• 1939-1953: Republicans Styles Bridges and Charles Tobey
  • 2009-2011: Republican Judd Gregg and Democrat Jeanne Shaheen
  • 2017-present: Democrats Jeanne Shaheen and Maggie Hassan

In total, 14 of these 36 pairs of ex-governor U.S. Senate delegations have been members of different political parties.

In addition to the aforementioned Keyes/Brown, Brown/Bridges, and Gregg/Shaheen delegations in New Hampshire, Thumond/Hollings in South Carolina, and Nelson/Johanns in Nebraska, the remaining pairs include:

  • Massachusetts (1945-1947): Democrat David Walsh and Republican Leverett Saltonstall
  • New Jersey (1923-1929): Republican Walter Edge and Democrat Edward Edwards
  • North Dakota (1945): Republican Wild Bill Langer and Democrat John Moses
  • Oklahoma (1979-1981): Republican Henry Bellmon and Democrat David Boren
  • South Carolina (1964-1965): Democrat Olin Johnston and Republican Strom Thurmond (after Thurmond switched parties)
  • South Carolina (1965-1966): Republican Strom Thurmond and Democrat Don Russell
  • South Dakota (1931-1936): Republican Peter Norbeck and Democrat William Bulow
  • Wyoming (1930-1933): Democrat John Kendrick and Republican Robert Carey
  • Wyoming (1953-1954): Democrat Lester Hunt and Republican Frank Barrett

It is unlikely the 118th Congress will see a third pairing of ex-governors represent their state in the nation’s upper legislative chamber.

To date, no ex-governors have filed to challenge Michael Bennet in Colorado, Marco Rubio in Florida, Mike Crapo in Idaho, John Thune in South Dakota, or Mike Lee in Utah.

There are no U.S. Senate elections on the ballot this cycle in Delaware, Maine, West Virginia, and Virginia.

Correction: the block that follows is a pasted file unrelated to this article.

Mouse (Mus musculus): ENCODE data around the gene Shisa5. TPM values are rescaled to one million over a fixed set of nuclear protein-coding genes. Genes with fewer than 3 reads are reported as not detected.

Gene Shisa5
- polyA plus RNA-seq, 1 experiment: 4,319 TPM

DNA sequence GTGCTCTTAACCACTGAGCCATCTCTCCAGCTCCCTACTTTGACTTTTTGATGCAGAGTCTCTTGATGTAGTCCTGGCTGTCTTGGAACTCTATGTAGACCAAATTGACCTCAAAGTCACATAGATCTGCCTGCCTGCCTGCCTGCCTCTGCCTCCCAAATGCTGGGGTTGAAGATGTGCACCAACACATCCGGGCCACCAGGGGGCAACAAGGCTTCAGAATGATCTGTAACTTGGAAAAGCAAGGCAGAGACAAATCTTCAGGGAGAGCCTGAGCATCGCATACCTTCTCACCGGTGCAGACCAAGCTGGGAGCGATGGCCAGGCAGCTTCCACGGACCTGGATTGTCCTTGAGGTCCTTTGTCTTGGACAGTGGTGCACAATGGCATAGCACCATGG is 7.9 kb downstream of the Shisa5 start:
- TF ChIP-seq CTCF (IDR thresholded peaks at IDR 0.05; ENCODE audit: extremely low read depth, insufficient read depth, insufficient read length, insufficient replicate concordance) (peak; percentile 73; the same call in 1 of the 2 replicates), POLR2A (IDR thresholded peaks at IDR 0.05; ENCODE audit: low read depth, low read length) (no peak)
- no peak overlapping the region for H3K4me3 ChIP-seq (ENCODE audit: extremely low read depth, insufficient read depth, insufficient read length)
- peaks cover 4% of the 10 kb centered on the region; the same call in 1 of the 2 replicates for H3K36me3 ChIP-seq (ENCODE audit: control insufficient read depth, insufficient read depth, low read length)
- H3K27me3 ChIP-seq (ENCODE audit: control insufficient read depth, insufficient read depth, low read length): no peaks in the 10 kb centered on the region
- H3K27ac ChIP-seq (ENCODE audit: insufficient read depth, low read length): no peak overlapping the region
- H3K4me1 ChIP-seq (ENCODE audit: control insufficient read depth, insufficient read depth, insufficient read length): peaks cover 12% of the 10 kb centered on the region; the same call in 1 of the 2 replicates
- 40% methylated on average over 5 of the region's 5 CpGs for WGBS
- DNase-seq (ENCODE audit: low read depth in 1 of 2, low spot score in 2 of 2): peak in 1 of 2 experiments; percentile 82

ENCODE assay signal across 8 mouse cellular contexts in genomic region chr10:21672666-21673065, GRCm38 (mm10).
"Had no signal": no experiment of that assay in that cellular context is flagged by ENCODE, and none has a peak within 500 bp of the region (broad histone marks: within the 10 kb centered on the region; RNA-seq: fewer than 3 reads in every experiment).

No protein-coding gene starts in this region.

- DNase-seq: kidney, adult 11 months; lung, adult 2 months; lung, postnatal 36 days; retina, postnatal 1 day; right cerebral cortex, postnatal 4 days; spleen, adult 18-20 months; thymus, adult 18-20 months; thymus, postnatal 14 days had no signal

Aside from Hassan, North Dakota’s John Hoeven is the only other ex-governor up for reelection to the Senate in 2022.

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4 Comments

  1. Flickertail-Pembina on March 17, 2021 at 12:39 pm

    “…South Dakota (Tim Rounds)…” He may have visited the US senate chamber, or the Capitol office of his elder brother, Marion Michael Rounds, but…

    The national Rs seem to believe there are quite a few “targets of opportunity”, for starters GA, AZ, NV, and NH. They also seem to regard AL and even MO as safe holds, despite the departures of their incumbents from them.



    • Dr. Eric Ostermeier on March 17, 2021 at 1:41 pm

      Alas, Tim – a former (state) legislator in his own right but always looking up at his big brother.

      I refrained from characterizing the open Ohio seat as a battleground, although a Tim Ryan candidacy could make it competitive.



  2. Guest on March 17, 2021 at 6:57 pm

    Apparently, Matthew M. Neely didn’t become Governor of West Virginia until 1941, so he wasn’t a former governor during his service with Henry Hatfield.



    • Dr. Eric Ostermeier on March 17, 2021 at 7:36 pm

      Good catch – thanks! Corrected above. Yes, Neely was one of those politicians who has the fairly rare US SEN – GOV – US SEN roads to elected office on his resume.